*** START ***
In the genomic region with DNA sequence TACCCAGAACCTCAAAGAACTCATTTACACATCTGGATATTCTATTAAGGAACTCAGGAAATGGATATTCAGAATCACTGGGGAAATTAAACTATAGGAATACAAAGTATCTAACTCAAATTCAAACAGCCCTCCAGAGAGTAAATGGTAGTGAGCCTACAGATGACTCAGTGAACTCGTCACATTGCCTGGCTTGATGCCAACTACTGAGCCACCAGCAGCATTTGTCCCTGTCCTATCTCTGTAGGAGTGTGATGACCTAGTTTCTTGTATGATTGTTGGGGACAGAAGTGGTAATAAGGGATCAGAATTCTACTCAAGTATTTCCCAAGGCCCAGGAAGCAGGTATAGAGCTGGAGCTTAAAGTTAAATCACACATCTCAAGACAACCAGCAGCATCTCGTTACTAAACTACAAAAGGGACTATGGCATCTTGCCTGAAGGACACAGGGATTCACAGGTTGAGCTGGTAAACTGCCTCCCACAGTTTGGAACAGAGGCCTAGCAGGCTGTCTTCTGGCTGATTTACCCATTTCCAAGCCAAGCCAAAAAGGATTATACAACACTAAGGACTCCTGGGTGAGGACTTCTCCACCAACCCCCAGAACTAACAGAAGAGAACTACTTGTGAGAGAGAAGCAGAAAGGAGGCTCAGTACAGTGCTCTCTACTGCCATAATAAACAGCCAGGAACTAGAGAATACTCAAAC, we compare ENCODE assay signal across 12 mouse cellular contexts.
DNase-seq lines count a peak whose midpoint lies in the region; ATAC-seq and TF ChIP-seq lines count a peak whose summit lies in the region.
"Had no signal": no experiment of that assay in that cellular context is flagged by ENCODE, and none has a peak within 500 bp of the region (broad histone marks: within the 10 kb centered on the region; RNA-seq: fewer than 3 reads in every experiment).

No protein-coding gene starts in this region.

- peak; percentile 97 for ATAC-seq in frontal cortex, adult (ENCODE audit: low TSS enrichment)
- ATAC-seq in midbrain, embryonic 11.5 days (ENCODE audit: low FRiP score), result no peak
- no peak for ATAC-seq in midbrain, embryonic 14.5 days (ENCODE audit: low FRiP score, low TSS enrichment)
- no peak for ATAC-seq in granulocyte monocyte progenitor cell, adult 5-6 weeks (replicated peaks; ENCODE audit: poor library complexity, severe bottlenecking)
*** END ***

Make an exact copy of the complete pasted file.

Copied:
In the genomic region with DNA sequence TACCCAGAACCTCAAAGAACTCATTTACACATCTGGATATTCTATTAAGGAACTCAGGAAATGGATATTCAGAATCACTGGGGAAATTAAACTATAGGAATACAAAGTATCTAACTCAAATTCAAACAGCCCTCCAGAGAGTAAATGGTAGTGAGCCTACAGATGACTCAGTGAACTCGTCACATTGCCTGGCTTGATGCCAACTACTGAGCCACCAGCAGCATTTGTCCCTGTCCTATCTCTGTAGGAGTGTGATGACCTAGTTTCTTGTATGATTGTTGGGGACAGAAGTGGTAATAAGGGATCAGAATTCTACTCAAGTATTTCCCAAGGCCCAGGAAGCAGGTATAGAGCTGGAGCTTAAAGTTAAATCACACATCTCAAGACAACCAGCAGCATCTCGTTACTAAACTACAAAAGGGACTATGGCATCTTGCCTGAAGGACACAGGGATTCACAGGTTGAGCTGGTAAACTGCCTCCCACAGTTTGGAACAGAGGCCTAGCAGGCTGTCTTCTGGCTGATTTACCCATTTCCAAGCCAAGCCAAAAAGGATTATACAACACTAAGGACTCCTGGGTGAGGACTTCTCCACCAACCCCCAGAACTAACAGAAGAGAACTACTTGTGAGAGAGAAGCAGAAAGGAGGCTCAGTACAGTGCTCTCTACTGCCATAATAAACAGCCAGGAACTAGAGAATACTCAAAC, we compare ENCODE assay signal across 12 mouse cellular contexts.
DNase-seq lines count a peak whose midpoint lies in the region; ATAC-seq and TF ChIP-seq lines count a peak whose summit lies in the region.
"Had no signal": no experiment of that assay in that cellular context is flagged by ENCODE, and none has a peak within 500 bp of the region (broad histone marks: within the 10 kb centered on the region; RNA-seq: fewer than 3 reads in every experiment).

No protein-coding gene starts in this region.

- peak; percentile 97 for ATAC-seq in frontal cortex, adult (ENCODE audit: low TSS enrichment)
- ATAC-seq in midbrain, embryonic 11.5 days (ENCODE audit: low FRiP score), result no peak
- no peak for ATAC-seq in midbrain, embryonic 14.5 days (ENCODE audit: low FRiP score, low TSS enrichment)
- no peak for ATAC-seq in granulocyte monocyte progenitor cell, adult 5-6 weeks (replicated peaks; ENCODE audit: poor library complexity, severe bottlenecking)